Summary of Analysis of Constellations of Needs. The women offenders presently in maximum-security environments who could be maintained with additional and alternative program resources at the regional facilities must be distinguished by their constellation of needs: those with cognitive challenges and basic skill needs, and those with emotional distress needs. A third group of women in maximum-security environments may require intensive programming to assist them in changing their attitudes and behaviour, but when they are ready, can function within the regular programs at the regional facilities. Given the distinct sets of needs with respect to women in the cognitive and basic skills grouping relative to those in the emotional distress grouping, two distinct program models are required and proposed in this report. Efforts to mix these groupings in the past have proven inappropriate and explosive.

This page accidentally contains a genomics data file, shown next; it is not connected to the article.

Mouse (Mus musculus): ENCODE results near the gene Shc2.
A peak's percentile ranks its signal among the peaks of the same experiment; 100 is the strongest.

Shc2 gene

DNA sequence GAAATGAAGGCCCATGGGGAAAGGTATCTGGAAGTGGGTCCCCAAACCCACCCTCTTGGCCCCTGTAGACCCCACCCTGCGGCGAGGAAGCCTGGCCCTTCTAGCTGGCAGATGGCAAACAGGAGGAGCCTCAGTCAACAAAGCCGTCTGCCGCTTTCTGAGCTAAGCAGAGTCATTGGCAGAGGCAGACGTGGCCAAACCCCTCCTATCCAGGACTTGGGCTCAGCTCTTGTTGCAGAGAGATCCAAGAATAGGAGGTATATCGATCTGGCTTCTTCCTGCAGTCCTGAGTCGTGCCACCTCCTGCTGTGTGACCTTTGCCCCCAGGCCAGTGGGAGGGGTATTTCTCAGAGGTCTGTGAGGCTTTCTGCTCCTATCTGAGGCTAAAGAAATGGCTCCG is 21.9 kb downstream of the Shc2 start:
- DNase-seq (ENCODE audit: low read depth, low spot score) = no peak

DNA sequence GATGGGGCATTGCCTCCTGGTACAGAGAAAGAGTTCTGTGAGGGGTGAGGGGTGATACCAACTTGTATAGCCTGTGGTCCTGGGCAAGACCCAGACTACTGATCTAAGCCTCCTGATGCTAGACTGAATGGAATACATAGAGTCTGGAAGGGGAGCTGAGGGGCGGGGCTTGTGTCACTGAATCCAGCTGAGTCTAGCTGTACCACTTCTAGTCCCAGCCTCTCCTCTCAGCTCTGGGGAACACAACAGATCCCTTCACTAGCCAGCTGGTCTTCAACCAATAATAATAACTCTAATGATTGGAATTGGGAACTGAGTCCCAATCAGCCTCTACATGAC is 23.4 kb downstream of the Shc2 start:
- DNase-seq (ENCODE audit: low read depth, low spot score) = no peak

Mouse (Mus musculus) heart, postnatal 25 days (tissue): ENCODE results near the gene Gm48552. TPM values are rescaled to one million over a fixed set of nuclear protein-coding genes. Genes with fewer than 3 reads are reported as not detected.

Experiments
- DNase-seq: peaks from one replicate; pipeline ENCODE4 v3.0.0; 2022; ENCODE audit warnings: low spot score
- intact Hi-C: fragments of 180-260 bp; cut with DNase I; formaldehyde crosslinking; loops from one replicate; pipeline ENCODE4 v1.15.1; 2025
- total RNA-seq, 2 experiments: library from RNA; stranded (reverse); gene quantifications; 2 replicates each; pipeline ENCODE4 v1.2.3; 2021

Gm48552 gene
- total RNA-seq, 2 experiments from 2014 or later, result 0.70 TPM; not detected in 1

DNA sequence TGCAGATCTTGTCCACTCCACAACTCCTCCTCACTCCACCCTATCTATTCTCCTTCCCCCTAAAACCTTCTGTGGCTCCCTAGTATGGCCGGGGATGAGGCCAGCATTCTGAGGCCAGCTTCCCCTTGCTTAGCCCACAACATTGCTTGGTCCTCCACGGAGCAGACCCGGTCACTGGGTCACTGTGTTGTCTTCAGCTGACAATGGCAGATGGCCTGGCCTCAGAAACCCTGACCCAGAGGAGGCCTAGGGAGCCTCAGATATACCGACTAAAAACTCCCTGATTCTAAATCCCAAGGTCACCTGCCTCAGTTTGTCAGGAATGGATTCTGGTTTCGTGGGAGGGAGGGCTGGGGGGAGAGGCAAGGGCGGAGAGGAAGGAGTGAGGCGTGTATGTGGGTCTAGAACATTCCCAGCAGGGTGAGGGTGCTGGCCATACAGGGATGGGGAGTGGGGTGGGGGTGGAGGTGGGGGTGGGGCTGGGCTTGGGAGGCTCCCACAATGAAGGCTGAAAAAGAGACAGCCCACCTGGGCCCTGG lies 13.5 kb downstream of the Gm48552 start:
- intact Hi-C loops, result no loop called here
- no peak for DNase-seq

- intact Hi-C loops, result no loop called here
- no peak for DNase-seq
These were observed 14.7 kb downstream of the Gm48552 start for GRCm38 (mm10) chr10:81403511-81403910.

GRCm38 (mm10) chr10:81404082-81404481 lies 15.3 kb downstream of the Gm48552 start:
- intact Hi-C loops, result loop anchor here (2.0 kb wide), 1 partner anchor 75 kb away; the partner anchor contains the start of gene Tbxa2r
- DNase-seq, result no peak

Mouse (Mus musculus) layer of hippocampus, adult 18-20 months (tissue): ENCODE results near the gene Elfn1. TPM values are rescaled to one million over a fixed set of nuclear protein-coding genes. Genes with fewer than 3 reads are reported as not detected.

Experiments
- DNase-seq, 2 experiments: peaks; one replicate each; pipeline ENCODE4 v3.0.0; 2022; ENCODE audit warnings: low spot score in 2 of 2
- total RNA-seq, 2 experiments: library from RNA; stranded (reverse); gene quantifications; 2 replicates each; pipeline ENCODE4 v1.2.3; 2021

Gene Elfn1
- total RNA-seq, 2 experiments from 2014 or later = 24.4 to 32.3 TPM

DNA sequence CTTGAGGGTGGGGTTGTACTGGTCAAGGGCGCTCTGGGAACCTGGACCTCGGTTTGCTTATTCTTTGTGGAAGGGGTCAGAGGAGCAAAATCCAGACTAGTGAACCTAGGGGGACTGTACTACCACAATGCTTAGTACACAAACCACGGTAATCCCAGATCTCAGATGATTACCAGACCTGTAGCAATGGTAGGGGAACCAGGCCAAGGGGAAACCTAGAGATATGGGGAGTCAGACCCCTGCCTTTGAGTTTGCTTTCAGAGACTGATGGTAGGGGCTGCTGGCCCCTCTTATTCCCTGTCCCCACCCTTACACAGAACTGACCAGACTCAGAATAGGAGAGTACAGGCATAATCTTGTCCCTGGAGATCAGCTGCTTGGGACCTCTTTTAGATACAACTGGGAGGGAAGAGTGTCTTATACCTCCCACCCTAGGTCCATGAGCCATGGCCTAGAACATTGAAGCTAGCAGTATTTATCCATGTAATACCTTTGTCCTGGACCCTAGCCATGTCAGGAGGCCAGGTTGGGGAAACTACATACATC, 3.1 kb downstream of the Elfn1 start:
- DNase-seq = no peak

Between Springhill and P4W, there are 13 or 14 women presently housed in maximum environments who have potential for being supported in the regional facilities with specialized and alternative programs (see Table 1). The high number of women presently at Grand Valley in emotional distress are only being managed with the use of the eight-cell enhanced unit. The potential for a serious incident there is high if specialized resources and living arrangements are not provided to that facility for the women who are already there. Women with cognitive and basic skill needs are disproportionately from Atlantic Canada while women with emotional distress needs are disproportionately from Ontario.